How do I get my hands on some money? A simple question and one common to employed people and self-employed people. The first part of this article will focus on the self-employed.
Most people need more money and often go about getting it in the most inefficient of ways. Those of you who used to watch programmes like ‘Your Money or your Life’ starring Alvin Hall will know what I mean.
The programme profiled people who had got themselves into a financial mess. Alvin is the guru who presents them with solutions http://www.alvinhall.com . He then came back a few months later to see how they have managed. It made fascinating viewing with tips of use to most of us in running our finances.
If you need money for your business there are a number of options:
- Take it from savings
- Obtain it from customers
- Borrow on credit cards
- Borrow from the bank
- Extend the mortgage
- Borrow from family
When considering finance it is important to look at the true cost of the borrowing. This is best judged using the APR (Annual Percentage Rate) which is a figure your lender must supply to you.
If you have savings in the bank earning 2% after tax does it make sense to borrow money at 10%? No.
Does that stop people borrowing when they have lots of savings? Surprisingly No again. People sometimes think that the tax relief on interest for business borrowings means they really should borrow money. Wrong – if you have savings then the cheapest finance you have is to use them. (Think about it as you ‘the saver’ lending your ‘business’ money at just 2%.) You can still arrange to repay your savings account in the same way you would repay an outside lender. (By the way don’t try charging your business interest for the savings it has the use of. That won’t work).
Obtaining money from customers? Yes two ways – there is the obvious one of working harder and earning more income. But the other option is to chase your debts more enthusiastically. If your customers hear from you often that you want your money they are more likely to pay you quickly. If they pay you slowly you may come to decide you do not want that sort of customer any more. Remember that this sort of cash flow problem (getting customers to pay you) drives many businesses to the wall. Check out your rights to charge interest and debt collection costs at www.payontime.co.uk .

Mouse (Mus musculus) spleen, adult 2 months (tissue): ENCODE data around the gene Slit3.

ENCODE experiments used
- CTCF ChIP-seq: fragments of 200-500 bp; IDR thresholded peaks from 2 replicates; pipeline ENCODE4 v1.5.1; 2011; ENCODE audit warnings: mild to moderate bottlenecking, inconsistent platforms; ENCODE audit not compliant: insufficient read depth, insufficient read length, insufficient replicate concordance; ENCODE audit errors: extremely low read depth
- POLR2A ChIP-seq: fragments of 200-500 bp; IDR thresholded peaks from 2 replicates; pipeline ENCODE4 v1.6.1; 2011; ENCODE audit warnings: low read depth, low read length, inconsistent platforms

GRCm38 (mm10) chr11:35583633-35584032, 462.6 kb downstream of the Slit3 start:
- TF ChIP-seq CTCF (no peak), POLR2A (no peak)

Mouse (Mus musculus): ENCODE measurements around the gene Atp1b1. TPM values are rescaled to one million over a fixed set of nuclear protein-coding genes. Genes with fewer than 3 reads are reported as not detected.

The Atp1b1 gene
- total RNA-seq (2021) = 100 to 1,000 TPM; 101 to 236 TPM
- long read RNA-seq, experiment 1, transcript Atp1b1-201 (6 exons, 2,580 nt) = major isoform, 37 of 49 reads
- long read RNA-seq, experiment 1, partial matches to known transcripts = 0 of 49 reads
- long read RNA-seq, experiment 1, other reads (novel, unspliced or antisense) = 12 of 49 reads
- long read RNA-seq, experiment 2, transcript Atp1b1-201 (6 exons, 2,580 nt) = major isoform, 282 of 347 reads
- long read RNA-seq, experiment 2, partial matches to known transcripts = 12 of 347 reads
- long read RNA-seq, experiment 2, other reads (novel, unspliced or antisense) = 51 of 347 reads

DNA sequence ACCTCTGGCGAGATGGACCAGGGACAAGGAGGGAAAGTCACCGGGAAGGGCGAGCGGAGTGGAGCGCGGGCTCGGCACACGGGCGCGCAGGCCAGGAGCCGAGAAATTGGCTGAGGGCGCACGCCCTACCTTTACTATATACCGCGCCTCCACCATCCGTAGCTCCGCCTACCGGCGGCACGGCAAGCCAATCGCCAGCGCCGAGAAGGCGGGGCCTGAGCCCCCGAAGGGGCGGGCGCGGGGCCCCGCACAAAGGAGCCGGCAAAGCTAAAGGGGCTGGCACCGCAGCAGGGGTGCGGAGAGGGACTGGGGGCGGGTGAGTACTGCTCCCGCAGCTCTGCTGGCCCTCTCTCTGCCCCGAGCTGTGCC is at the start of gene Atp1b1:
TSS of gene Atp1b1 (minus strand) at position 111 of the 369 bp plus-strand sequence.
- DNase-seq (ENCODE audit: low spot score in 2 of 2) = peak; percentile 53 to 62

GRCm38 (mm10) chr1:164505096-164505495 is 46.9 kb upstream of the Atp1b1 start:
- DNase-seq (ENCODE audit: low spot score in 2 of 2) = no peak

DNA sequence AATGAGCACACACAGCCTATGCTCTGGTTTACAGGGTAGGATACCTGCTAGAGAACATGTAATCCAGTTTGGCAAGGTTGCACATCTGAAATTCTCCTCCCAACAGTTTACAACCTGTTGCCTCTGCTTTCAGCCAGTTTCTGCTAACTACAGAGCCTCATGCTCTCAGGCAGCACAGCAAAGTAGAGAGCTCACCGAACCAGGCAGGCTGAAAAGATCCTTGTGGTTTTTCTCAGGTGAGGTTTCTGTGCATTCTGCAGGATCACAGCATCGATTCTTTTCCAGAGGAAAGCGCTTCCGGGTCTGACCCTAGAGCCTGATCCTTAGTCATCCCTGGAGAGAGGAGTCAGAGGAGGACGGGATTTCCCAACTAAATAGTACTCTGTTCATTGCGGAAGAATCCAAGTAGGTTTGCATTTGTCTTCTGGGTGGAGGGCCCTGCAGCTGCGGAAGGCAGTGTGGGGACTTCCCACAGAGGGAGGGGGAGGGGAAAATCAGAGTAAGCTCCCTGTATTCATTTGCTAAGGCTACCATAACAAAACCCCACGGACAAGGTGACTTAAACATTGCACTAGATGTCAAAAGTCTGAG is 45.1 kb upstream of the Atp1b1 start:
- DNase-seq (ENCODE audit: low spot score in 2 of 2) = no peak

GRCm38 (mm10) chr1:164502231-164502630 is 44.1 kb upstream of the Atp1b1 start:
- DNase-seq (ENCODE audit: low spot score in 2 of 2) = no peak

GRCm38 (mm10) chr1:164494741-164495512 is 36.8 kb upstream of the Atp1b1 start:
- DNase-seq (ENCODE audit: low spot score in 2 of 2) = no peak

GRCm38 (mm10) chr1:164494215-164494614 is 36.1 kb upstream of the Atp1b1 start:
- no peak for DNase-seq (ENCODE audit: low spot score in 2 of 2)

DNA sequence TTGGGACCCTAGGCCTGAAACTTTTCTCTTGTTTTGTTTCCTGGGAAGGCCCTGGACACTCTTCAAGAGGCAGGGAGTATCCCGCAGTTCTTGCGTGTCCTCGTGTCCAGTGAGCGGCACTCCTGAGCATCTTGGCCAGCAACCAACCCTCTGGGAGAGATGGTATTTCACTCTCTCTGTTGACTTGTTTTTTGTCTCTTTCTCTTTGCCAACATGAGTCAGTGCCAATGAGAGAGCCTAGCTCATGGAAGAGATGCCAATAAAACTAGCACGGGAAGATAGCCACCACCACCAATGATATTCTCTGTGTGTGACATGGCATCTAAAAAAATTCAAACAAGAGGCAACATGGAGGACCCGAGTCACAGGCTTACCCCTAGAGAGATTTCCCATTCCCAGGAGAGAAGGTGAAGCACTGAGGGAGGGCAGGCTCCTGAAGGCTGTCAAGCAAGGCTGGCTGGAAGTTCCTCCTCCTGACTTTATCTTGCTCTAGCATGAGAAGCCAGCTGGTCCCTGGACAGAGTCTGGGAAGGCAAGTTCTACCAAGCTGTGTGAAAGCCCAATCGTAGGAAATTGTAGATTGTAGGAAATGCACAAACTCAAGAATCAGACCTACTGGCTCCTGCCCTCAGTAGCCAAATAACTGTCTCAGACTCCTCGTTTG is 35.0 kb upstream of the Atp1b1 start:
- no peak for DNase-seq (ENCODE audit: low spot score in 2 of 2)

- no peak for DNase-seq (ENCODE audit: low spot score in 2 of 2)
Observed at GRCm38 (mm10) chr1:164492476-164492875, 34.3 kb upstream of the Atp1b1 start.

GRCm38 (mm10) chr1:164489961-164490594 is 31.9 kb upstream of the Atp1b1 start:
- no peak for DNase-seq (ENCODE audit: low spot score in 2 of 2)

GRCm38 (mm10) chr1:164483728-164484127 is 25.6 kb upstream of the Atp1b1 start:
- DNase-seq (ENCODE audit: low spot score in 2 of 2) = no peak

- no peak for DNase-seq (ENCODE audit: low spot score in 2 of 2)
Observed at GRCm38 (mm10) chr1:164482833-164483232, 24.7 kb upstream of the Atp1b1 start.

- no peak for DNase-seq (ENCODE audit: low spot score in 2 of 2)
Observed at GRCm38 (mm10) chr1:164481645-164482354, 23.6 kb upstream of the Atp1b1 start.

Borrowing money on credit cards – and this includes not paying the full balance each month – is a mug’s game. It is often the most expensive finance you can find short of that shady character who hangs around the pub. Why pay a card company 25% when you can borrow cheaper?
Borrowing from the bank is the usual route for a business, and reasonably sensible. Post banking crisis this is no doubt less easy than before, but if you can make a good case, banks are still lending. You can choose between an overdraft (which allows your borrowings to fluctuate) and a fixed loan. If you need to buy a car or asset then the fixed loan is best. It is often a way of removing a steady ‘core’ of debt in your overdraft and thus ensuring you actually reduce your indebtedness.
Extending your mortgage is a good way of raising a one-off lump sum to inject in your business. Your house of course must be worth much more than your borrowings. This is often the cheapest form of borrowing, however some lenders will not lend for business purposes.
Borrowing from family can be cheap, but if something goes wrong you will hear about it for the rest of time. Or at best you will suspect there is hidden resentment bottled up. It’s not ideal for large amounts of money but sometimes is the only finance you can get. Having said that just because the banks all refuse you money does not mean you should go to family for it. Take the opportunity to ask why you can’t borrow from the bank. Maybe they see, from a detached point-of-view, that your proposal is rather silly.
If in doubt about financing your business speak to your accountant or bank manager – do not drift into ever increasing credit card debts.
Don’t borrow money for business or a car if you have loads of savings. Better to lose out on 2% interest than pay 10% to a lender. (Even with 40% tax relief the loan still costs 6%.)